Sunday, July 1, 2018

almost back to bikes

I've been riding a little, largely commuting, working on getting back the cardiovascular fitness I would swear I had before going on vacation. Vacation was great - walking six hours a day keeps your walking muscles in shape -- but it doesn't do a great deal of good for your biking muscles or your lungs. At least I don't think so, but I'm hardly an expert in these matters.

Outside of work and biking, I've been concentrating on music. I think I've felt guilty for not practicing for quite a while. Then I ran into this quote by American poet Mary Oliver that pushed me back into practicing more than I've done in a while:

“The most regretful people on earth are those who felt the call to creative work, who felt their own creative power restive and uprising, and gave to it neither power nor time.”

But I've been thinking about bikes. Largely negatively, but I am thinking about them. Ok, maybe my negativity is focused on my fitness, which seems to be an up and down thing. But since my fitness is largely dependent on get the idea.

I've also been thinking negative thoughts about the bike industry. Those thoughts center around what I can only think of as poor design decisions. Namely, that all of the higher end (more expensive) bikes come with drop bars.

I am a big fan of riding upright. I never ride in the drops, because...well, because it's uncomfortable.  So, I'm pretty much a fan of flat bar bikes. And I notice that most of the flat bar bikes I see for sale are sort of...well...under-equipped. Excepting the big-ticket mountain bikes, most flat-bar bikes have what I think of as entry-level components. The better grade of components seem to be reserved for drop-bar bikes.

Why is this? I think it's because flat bar bikes are thought of as entry level, while drop bar bikes are for serious riders.

I have an ideal in my mind, and perhaps this is only my ideal. It's a touring-style bike, road frame but with a slightly longer chainstay, flat bar, triple crankset, and trigger shifters. Ideally, the flat bar would be something like a Jones bar (or the Surly Moloko bar), but really any flat bar will do. One bike I've seen that comes close is the VSF Fahrradmanufaktur  T-700. Hey, aktiv Radfahren magazine gives it a "sehr gut" rating.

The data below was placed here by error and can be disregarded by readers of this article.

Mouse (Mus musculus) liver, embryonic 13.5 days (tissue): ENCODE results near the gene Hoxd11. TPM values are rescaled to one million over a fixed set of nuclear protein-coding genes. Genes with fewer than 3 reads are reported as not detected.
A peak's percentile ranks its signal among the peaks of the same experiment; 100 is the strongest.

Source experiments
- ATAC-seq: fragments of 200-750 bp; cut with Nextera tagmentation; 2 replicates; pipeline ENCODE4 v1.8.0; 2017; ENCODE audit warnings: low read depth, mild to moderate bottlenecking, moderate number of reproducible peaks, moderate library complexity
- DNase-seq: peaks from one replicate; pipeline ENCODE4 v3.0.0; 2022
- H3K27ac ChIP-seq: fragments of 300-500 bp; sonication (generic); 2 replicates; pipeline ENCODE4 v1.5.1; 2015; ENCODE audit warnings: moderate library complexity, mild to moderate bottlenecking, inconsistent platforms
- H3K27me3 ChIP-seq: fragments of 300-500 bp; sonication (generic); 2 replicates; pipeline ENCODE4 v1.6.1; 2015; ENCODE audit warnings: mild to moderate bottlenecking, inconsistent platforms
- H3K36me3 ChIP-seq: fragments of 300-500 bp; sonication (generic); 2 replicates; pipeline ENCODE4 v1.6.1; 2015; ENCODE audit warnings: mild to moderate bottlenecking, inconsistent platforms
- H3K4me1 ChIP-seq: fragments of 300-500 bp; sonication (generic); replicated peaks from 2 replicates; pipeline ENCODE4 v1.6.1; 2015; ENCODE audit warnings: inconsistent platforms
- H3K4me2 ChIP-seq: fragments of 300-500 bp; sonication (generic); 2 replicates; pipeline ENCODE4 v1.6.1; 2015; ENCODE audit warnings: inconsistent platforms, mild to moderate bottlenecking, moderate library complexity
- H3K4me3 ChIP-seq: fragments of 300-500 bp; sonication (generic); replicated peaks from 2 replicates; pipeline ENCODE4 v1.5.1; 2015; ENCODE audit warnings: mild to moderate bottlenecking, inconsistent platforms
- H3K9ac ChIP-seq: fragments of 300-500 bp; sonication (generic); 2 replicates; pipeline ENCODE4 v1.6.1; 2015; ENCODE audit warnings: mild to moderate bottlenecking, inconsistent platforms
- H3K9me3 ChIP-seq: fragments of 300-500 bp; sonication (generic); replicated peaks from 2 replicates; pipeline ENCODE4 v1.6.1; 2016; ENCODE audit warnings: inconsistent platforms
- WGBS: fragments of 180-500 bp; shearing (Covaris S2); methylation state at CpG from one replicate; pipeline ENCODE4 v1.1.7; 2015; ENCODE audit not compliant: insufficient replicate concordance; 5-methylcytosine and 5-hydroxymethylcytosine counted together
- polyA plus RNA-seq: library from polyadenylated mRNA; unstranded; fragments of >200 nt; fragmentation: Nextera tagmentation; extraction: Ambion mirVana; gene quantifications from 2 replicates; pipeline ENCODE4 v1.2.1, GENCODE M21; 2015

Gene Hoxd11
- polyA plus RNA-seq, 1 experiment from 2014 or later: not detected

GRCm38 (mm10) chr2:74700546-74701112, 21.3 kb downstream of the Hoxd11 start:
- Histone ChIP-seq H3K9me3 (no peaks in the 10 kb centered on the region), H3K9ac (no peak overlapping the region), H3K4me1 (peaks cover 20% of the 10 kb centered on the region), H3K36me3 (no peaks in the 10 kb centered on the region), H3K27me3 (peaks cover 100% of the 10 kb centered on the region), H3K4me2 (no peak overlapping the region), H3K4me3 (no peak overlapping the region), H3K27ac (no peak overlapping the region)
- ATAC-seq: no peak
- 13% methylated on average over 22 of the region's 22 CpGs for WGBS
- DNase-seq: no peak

This bike does look sehr gut to me. (Photo owned by VSF Fahrradmanufaktur.)
But it seems the only option for this kind of bicycle in America is having one custom-built, which I'm not willing to do. Well, I am willing to do it -- but not for the money it would cost.

Time to get ready for today's ride. See you soon.


  1. I too think many of the European bike styles make more sense. I found this to be true with step through touring bikes. Wildly accepted and cheaper with a huge selection.

    1. I think this point was brought home when I read a book by an Englishman touring the US who commented on the number of bikes with drop bars. He thought (as I do), that drop bars are not useful for most purposes. He also said that most Europeans tour on flat bar bikes. This may have just been his experience, but it does make sense to me. I
      think long hours on the bike should be spent upright.

    2. I respectfully disagree that all touring bikes should be made with upright bars. Drop bars provide numerous hand positions, but may be better suited to younger riders. For example, in my early 20's I crossed the US with a drop bar touring bike and didn't have any difficulty. However, nowadays, I can't imagine doing so.

      Europeans have a wonderful outlook on cycling in general. It is far more common to find bicycle commuters using upright and thus flatter bars because of their infrastructure, better site lines sitting upright, etc. And with longer vacations, it's widely acceptable for those same riders to tour throughout Europe on the same bikes. I really like their attitude and outlook on non-racer type of cycling.

    3. I'm fine with your disagreement. I'm not always right, and I don't think anyone is. But as you note, later in life, upright is better. Or maybe you aren't saying that, and I'm just reading into your comment. But as I've said, I'm not always right. :)